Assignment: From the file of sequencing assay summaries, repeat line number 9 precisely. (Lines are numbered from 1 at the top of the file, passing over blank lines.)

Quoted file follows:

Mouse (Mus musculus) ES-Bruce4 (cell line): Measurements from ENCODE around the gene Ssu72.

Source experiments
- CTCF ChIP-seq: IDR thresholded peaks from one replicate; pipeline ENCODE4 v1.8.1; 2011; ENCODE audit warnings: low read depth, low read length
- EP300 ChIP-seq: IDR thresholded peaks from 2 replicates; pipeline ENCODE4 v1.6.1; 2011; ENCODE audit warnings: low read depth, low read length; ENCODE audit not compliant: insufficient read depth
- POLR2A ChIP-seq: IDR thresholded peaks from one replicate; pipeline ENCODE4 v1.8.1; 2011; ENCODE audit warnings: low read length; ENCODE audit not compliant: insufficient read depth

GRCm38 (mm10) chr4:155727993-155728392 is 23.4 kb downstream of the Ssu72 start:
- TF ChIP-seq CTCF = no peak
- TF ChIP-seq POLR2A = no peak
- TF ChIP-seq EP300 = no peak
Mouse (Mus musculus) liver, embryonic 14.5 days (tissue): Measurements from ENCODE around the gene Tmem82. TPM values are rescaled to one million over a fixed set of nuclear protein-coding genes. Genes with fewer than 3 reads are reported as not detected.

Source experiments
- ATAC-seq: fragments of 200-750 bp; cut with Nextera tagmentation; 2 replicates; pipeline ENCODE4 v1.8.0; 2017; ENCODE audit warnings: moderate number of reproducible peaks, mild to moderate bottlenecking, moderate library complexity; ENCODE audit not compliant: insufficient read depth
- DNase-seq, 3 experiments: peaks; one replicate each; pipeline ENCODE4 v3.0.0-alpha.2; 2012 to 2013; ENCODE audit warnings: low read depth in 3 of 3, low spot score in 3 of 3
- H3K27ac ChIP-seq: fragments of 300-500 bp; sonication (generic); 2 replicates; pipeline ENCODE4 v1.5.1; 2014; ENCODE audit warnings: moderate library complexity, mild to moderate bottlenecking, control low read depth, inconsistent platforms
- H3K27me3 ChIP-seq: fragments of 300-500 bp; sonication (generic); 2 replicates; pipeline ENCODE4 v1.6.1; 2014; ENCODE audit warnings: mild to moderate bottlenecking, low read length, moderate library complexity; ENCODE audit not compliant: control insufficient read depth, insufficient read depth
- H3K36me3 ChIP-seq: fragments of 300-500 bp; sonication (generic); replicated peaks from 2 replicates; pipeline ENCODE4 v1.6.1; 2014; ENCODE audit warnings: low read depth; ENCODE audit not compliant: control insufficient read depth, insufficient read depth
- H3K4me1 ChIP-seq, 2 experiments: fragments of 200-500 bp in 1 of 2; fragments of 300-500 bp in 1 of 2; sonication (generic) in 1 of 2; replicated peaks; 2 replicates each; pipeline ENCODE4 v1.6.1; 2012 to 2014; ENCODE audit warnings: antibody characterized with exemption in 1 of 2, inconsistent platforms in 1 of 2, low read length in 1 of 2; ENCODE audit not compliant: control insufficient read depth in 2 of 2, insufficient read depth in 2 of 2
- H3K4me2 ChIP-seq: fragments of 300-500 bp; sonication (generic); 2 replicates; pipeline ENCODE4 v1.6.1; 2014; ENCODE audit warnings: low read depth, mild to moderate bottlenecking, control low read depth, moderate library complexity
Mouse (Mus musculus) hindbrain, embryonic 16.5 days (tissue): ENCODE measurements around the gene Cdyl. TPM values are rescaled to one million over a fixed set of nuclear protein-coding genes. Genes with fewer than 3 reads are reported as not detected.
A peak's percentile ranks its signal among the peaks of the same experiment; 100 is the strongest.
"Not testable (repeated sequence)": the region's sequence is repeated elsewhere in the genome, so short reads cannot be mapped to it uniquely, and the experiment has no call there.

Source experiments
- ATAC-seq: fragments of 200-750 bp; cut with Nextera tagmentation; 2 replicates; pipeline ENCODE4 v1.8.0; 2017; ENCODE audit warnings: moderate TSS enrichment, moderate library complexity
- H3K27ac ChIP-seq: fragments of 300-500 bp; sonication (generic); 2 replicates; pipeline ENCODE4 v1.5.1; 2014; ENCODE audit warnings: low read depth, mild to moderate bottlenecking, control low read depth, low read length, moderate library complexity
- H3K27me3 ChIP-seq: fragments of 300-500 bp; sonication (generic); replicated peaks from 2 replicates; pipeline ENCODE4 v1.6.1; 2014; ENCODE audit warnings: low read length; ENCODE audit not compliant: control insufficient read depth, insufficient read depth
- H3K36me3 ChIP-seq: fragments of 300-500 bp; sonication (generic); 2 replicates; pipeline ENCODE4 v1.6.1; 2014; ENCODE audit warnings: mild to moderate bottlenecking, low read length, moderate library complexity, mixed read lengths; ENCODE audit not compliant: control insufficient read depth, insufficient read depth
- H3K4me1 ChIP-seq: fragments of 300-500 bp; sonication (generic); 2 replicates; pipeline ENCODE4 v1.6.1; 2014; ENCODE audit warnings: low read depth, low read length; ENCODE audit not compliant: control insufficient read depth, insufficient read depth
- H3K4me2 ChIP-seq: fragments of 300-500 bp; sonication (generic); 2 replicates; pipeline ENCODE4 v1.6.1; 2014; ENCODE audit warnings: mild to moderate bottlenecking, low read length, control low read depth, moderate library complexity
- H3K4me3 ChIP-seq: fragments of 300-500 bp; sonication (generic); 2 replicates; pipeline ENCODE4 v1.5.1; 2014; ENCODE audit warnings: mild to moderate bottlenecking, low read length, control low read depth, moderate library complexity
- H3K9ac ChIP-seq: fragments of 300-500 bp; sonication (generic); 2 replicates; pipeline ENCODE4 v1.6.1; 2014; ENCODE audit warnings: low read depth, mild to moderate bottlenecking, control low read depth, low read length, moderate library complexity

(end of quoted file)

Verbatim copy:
- TF ChIP-seq EP300 = no peak